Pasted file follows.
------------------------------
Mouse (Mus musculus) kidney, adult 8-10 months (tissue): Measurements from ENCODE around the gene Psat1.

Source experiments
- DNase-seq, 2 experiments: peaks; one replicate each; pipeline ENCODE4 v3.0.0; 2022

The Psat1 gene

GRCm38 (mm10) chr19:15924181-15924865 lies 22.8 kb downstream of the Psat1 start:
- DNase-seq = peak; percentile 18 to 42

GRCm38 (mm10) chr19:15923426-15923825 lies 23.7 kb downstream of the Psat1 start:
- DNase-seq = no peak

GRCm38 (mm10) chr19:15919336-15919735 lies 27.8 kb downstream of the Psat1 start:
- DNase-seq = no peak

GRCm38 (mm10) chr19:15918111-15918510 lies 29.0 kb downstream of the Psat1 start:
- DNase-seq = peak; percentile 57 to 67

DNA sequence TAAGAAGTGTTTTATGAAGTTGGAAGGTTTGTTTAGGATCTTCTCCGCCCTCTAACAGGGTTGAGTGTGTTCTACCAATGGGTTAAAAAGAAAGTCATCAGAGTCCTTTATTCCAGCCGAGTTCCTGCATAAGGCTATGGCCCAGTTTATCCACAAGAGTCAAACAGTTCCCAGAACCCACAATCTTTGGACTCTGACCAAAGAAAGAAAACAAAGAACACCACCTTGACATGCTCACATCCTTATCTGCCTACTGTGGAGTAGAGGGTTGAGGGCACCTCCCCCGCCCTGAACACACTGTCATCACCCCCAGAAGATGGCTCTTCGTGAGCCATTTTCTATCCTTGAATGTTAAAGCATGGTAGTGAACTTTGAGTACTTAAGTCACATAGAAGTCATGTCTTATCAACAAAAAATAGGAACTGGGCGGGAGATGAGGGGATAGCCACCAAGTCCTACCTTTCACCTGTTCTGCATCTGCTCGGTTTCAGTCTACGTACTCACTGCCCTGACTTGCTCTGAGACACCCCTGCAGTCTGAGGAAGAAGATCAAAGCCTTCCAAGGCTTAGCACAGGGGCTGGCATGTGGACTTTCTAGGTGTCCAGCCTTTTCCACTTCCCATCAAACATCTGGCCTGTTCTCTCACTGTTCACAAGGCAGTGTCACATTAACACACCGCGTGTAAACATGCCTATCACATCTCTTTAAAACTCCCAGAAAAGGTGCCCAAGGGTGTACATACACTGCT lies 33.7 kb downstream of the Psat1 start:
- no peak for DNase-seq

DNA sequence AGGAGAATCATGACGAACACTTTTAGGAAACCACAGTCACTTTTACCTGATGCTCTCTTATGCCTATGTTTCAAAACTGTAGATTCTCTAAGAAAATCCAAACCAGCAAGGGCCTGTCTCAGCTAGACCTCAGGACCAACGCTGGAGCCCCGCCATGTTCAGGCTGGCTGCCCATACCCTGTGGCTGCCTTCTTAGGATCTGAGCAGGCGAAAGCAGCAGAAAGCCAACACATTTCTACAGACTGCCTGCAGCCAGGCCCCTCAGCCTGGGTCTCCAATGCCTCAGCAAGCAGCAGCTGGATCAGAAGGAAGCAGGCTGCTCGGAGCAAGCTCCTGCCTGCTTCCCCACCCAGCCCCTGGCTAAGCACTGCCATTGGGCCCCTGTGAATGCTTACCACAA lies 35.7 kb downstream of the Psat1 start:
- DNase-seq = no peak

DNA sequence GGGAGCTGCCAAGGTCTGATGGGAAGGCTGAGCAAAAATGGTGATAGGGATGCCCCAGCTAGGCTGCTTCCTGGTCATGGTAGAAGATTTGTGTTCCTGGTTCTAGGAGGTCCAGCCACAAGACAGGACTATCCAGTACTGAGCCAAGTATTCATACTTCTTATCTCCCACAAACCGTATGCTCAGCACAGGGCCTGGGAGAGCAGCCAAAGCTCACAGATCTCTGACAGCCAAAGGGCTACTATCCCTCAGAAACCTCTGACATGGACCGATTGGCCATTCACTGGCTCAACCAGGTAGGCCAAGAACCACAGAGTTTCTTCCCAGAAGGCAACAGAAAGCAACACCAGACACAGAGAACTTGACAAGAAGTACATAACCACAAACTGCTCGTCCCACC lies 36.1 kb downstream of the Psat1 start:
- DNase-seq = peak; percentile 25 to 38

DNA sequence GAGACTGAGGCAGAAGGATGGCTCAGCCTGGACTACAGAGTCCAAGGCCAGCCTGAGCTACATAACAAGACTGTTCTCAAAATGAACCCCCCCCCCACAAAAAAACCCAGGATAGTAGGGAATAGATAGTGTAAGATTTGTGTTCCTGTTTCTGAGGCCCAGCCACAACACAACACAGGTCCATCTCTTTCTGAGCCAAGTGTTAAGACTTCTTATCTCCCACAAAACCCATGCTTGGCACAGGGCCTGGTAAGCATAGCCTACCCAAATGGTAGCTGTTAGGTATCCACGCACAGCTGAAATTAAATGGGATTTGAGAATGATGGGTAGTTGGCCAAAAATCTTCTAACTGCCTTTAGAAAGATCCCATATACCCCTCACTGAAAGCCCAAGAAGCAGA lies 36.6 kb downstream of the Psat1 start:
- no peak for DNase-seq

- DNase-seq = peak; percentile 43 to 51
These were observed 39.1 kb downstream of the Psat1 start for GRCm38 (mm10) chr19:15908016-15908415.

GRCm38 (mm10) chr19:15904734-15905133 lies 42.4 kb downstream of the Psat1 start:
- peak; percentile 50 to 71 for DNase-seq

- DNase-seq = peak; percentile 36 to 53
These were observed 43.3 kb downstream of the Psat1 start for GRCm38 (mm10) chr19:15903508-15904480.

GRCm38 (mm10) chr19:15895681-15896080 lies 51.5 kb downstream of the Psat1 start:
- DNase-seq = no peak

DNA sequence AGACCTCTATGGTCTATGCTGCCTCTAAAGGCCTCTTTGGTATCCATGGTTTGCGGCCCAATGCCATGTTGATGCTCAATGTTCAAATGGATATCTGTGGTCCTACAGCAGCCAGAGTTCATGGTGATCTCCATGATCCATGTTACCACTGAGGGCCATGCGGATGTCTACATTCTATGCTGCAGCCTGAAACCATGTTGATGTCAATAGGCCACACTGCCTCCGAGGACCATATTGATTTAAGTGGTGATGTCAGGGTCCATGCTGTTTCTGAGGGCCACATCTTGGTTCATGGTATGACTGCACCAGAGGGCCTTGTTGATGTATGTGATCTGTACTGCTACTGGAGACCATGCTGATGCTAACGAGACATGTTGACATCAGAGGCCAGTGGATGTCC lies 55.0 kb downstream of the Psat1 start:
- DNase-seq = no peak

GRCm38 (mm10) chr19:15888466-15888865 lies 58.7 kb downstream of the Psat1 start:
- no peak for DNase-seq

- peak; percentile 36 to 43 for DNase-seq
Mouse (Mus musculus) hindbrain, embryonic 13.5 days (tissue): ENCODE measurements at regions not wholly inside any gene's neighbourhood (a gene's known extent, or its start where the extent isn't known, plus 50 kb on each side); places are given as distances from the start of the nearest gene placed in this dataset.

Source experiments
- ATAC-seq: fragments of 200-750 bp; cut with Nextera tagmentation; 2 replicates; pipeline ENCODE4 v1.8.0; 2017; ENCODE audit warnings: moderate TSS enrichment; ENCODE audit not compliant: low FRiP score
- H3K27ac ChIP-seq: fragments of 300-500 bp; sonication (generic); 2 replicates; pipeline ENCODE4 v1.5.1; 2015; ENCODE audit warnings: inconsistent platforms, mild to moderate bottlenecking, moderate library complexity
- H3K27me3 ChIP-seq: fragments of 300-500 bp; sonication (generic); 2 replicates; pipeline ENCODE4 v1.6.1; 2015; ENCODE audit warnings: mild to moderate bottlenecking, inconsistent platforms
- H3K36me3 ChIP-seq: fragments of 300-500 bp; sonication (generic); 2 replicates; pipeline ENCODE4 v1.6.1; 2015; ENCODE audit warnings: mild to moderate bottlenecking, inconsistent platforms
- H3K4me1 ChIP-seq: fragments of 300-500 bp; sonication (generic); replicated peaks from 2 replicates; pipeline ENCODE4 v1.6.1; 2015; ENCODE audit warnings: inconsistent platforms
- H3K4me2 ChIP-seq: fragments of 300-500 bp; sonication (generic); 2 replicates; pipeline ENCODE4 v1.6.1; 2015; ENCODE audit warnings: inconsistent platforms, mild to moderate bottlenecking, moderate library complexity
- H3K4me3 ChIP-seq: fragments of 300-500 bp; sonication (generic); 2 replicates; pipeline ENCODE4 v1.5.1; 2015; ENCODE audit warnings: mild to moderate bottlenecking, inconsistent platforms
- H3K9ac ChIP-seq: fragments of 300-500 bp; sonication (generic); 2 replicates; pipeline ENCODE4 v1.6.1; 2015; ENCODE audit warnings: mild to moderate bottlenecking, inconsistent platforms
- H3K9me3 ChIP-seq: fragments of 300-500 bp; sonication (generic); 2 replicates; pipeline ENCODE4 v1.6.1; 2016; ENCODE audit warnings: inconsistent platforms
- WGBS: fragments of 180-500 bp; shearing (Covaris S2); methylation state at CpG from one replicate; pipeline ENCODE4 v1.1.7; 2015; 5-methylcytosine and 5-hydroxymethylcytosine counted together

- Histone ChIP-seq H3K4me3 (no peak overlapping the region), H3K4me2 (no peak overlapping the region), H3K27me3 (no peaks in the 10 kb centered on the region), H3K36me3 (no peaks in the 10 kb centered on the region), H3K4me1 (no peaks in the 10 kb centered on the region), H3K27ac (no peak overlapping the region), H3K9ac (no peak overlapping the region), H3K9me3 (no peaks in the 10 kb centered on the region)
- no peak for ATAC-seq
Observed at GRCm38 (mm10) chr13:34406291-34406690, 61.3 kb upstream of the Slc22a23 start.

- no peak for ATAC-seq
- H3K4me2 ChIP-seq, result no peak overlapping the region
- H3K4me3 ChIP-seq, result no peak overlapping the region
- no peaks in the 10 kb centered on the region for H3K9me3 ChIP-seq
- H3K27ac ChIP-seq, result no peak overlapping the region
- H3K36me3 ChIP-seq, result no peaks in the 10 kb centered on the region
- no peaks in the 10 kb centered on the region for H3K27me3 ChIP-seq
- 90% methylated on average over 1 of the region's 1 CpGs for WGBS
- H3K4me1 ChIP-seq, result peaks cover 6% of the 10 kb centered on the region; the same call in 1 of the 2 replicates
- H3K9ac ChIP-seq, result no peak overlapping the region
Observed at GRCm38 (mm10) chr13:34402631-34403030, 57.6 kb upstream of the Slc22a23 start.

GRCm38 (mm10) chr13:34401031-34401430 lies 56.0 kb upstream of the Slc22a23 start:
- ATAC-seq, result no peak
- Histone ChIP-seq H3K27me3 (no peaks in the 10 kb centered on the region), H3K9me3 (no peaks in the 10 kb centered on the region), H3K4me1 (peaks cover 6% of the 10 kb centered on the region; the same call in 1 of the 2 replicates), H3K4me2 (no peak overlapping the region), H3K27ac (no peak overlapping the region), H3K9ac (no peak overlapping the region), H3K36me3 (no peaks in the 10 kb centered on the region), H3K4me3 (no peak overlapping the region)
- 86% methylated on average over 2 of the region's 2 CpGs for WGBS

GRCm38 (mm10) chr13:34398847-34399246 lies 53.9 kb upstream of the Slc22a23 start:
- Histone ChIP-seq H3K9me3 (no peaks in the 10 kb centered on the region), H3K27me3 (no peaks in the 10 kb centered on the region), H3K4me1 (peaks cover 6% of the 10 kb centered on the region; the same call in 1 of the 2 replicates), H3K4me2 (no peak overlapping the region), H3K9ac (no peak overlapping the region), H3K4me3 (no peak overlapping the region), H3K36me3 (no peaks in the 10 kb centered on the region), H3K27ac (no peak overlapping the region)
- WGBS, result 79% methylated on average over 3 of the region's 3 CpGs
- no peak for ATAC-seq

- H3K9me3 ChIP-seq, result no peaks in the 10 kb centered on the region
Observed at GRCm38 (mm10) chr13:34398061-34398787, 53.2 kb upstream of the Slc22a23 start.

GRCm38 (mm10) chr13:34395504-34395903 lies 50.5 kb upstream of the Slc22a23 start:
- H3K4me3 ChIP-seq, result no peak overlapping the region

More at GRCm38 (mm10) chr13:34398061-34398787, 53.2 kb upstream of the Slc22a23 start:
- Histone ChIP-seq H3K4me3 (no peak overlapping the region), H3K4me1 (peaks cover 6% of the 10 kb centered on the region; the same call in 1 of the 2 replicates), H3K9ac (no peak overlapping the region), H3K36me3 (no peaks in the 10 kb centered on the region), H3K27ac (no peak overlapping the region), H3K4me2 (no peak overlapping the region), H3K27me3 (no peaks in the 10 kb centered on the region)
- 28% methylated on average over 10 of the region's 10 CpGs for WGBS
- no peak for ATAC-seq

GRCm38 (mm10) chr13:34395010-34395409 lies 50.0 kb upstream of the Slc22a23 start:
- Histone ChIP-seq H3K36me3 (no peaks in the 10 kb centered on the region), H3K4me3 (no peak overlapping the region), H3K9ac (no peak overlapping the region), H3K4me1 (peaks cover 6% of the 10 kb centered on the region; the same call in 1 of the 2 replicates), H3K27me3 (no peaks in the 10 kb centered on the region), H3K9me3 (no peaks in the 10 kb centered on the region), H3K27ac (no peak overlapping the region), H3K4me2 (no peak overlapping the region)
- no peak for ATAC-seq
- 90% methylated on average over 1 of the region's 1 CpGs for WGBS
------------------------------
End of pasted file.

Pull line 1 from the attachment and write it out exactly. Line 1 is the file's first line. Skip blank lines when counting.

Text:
Mouse (Mus musculus) kidney, adult 8-10 months (tissue): Measurements from ENCODE around the gene Psat1.